Manning — It’s Not Your Texas Airline Anymore
Southwest Airlines’ success has been attributed to its superior business model, often described as “simple and straightforward with a low-cost structure.” More recently, however, with longer duty days of the aircraft themselves, longer mid-day flights, the addition and expansion of international flying and hub operations (aka Intentional Connect Opportunities or ICO), our revenue model is becoming more complex. Our basic staffing model still attempts to maintain low costs with a simple formula but it is moving away from the traditional AM and PM, two-crews-per-aircraft-per-day model.
At Southwest of the past, an AM crew would originate an aircraft and fly it for the first half the “aircraft duty day” (aircraft flow), and then hand it off to a PM crew who flew it the remainder of the aircraft flow and terminated the aircraft that night. Increasingly, this does not happen quite this cleanly due to evolving aircraft flows (the sequence of flights might not make for a convenient crew change anywhere near the midpoint of the aircraft duty day), long aircraft flows exceeding two-crew duty day and block time limitations, our pairing mix parameters requiring a return of Pilots to their specific domicile at the end of a trip, and sometimes even Duty Hour Rig (DHR)-driven aircraft swaps.
Let’s compare a 2004 era -200 aircraft flow that lends itself to AM/PM crewing versus a -700 aircraft flow from last Christmas. Here is the -200 flow. Notice that the short segments allow several opportunities to break the aircraft flow into two legal AM-PM Pilot duty periods.
Here is an increasingly typical -700 aircraft flow:
Notice how both the long first leg of the aircraft flow and especially the long mid-flow leg cause issues breaking the aircraft flow cleanly into an AM and a PM crew duty periods. This aircraft flow requires at least three crews to cover (the crew B + C could be combined into one mid-day duty period). This aircraft-flow and flight-schedule (not Pilot-schedule) -driven increase in manning per aircraft trend will become even more exacerbated in the future with even longer stage lengths reducing the number of Pilot duty period break points available in an aircraft flow, and the eventual introduction of long-haul ETOPS and red-eye flying stretching the aircraft flows practically to 24/7. It should be clear that the SWA Pilot staffing model no longer adheres to the traditional two crews per aircraft per day mantra.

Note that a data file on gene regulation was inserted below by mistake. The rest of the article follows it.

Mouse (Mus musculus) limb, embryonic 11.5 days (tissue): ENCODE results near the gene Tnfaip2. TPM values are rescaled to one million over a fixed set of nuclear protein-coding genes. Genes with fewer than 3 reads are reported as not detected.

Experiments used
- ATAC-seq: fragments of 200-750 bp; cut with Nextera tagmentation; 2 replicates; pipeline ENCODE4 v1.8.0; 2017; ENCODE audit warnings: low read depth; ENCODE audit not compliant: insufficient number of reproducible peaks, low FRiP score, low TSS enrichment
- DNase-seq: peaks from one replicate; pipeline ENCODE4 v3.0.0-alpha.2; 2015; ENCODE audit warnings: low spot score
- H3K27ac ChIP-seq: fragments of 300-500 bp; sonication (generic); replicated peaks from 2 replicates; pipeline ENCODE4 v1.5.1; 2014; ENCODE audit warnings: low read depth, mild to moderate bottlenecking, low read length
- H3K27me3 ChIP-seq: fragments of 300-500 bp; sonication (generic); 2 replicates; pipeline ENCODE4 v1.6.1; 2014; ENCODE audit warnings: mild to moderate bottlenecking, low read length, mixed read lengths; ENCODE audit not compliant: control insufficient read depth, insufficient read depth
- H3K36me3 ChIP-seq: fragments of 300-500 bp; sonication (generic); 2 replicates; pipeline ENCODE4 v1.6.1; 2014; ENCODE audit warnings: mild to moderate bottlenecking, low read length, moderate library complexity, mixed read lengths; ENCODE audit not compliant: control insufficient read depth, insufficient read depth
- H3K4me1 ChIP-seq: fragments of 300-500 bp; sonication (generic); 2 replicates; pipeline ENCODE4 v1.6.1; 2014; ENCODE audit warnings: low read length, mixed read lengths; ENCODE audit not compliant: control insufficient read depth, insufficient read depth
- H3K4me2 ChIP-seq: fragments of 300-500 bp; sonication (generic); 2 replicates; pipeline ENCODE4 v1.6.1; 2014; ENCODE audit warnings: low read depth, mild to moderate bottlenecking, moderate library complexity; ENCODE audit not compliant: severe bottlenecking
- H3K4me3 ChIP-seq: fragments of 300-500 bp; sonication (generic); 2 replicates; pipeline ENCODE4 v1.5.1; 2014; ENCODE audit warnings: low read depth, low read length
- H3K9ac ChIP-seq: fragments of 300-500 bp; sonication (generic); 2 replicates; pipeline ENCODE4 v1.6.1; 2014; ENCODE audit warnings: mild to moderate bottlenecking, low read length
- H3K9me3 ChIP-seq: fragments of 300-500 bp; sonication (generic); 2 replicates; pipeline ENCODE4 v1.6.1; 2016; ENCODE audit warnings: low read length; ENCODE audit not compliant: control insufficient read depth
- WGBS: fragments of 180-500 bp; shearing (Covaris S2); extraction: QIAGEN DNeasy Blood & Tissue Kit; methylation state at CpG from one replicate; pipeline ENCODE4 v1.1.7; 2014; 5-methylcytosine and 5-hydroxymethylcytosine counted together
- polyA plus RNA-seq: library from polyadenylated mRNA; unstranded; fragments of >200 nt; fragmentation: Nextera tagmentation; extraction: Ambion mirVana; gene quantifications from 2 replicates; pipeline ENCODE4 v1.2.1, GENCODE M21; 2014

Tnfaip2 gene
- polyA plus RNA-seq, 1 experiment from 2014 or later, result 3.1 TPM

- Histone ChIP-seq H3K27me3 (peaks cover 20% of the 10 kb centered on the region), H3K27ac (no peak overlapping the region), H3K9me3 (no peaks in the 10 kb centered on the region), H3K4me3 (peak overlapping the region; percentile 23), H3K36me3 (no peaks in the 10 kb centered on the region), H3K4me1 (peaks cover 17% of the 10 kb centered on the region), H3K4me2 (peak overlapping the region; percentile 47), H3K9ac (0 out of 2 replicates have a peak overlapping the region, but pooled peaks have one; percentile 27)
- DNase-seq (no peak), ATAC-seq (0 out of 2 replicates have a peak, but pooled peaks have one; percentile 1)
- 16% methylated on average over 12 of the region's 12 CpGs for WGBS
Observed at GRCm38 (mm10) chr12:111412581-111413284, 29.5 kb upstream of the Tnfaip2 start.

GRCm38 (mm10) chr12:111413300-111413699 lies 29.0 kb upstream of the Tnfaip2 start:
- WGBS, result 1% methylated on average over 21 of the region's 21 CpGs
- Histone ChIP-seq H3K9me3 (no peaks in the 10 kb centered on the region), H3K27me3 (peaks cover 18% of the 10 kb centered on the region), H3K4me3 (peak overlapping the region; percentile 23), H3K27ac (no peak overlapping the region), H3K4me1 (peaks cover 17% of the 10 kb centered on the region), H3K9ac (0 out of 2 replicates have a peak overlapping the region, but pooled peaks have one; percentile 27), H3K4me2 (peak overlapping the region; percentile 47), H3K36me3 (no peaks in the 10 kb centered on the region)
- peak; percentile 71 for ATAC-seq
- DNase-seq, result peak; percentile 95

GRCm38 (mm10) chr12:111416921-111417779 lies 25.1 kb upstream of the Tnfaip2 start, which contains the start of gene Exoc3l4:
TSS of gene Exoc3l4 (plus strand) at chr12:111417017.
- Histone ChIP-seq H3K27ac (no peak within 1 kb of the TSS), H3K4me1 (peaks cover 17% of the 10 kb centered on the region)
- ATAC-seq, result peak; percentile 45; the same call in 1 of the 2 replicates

How does this affect Crew Planning? Certainly, it makes it more difficult to have all pure AM and PM lines considering the need to cover the middle of aircraft flows with a third crew. This will become even more pronounced with ETOPS and red-eye started even earlier and ending even later in Herb time.
At a minimum, the long aircraft duty days drive earlier Pilot AM starts and later PM finishes especially during the peaks of summer, spring break, and the winter holidays. This can cause problems with fatigue particularly for crews that are on opposite coasts (early AM starts for West Coast crews and late PM West Coast arrivals for East Coast crews). These have been largely eliminated recently by the Fatigue Working Group’s analysis of fatigue reports (thank you to those of you who helped improve our operation by submitting them) and Crew Planning following their recommendations and avoiding building such duty periods. Longer operations across even more time zones and eventually around the clock, will require some additional flying limitations, rest requirements, and circadian shift allowances beyond those already negotiated into the contract. They will also likely require more manning for contingency Pilots, particularly reserves, to provide coverage for an even wider range of operating flight times for the airline.
So, while SWAPA does not control manning directly, we can influence the requirements for manning a safe but efficient airline using our contractual language for pairing and line construction in the schedule-planning phase. Longer aircraft duty days have already driven the manning model beyond the simple AM-PM crewing of Southwest’s past. ETOPS, 24/7 operations and our contractual duty period and pairing limits will further drive increases in manning per aircraft in the future.